The Commission of Strata Corporations (CSC) has announced the resumption of its dispute resolution service, with new safety protocols to protect staff and clients from contracting the coronavirus (COVID-19).
“Before proceeding, participants are required to now sign off on a sanitisation agreement. A minimum of six feet will be maintained between persons at hearings, in keeping with the Disaster Risk Management Order. The maximum number of persons now permitted at each hearing is six, two persons representing each party – the applicant, the respondent and the CSC,” Chief Executive Officer of the CSC, Sandra Garrick, told JIS News.
Mrs. Garrick said that under the new COVID-19 protocol, each person is subjected to a temperature check upon entering the venue, and each hearing is now limited to a maximum period of two and a half hours.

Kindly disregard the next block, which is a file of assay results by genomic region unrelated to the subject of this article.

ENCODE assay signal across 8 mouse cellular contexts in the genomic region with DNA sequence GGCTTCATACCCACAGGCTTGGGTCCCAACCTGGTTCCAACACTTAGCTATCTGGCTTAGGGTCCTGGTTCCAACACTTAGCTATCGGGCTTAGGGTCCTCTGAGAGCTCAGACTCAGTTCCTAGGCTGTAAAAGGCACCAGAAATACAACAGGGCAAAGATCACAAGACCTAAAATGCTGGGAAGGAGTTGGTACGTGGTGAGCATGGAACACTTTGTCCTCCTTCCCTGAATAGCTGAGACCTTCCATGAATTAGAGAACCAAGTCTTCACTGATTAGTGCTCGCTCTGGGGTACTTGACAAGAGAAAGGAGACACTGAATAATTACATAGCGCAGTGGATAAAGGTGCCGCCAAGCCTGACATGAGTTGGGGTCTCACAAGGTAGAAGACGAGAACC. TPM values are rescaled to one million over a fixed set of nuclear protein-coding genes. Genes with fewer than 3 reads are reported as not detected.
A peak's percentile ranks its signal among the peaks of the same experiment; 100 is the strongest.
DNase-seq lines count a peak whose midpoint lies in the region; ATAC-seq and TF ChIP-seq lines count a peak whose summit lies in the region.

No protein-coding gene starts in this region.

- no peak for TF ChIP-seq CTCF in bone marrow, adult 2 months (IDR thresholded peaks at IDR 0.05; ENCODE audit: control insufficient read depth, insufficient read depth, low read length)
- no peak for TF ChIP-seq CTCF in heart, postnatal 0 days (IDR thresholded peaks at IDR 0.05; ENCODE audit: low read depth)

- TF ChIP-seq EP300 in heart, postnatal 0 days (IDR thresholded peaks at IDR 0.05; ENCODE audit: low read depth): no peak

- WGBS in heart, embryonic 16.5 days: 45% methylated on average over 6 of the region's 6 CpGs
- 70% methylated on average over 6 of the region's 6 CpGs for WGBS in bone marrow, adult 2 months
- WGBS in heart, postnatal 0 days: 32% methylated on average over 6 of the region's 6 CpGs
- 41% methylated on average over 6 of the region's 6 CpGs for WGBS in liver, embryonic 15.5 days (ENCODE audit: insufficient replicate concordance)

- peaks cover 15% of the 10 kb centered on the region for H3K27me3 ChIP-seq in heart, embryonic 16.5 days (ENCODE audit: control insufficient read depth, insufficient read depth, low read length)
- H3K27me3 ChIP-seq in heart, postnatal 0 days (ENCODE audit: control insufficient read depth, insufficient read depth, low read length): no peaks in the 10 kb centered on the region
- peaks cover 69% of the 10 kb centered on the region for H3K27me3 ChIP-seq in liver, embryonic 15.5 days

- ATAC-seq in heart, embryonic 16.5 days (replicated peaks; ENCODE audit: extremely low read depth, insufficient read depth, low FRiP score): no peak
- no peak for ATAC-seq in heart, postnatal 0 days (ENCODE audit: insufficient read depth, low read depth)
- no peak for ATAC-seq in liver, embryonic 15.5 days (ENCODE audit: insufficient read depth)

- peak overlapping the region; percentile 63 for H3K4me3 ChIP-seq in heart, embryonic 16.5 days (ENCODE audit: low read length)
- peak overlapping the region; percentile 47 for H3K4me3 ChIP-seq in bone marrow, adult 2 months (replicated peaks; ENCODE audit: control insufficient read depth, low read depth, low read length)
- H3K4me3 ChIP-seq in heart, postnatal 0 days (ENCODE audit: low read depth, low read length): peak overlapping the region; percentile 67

“During a hearing, each party is given 35 minutes to make their oral submission and an additional 20 minutes for rebuttals. If the matter is not completed within the prescribed time frame, it is adjourned to another date for an additional two and a half hours,” she noted.
The dispute resolution process forms part of the responsibility of the CSC under the Registration (Strata Titles) Act. The process allows the CSC to oversee disputes between proprietors or between proprietors and the executive committee of a strata property. An aggrieved party would submit an application to the Board for a dispute resolution or order.
“To access our dispute resolution service, persons can complete and submit an application form found on our website, www.csc.gov.jm, and pay the required fee of $4,000. Hearings are scheduled within 30 days of the CSC receiving the application and based on the availability of inspectors,” Mrs. Garrick explained.
She is encouraging more persons to utilise the service, as it helps in clearing the judicial system’s court case backlog.
“It’s an easier process, it’s cheaper, and persons receive resolution quicker as opposed to going through the court system. Also, our resolution process is a little different from normal dispute resolution because the Registration (Strata Titles) Act gives the Commission the power to enforce an order under the law,” Mrs. Garrick highlighted.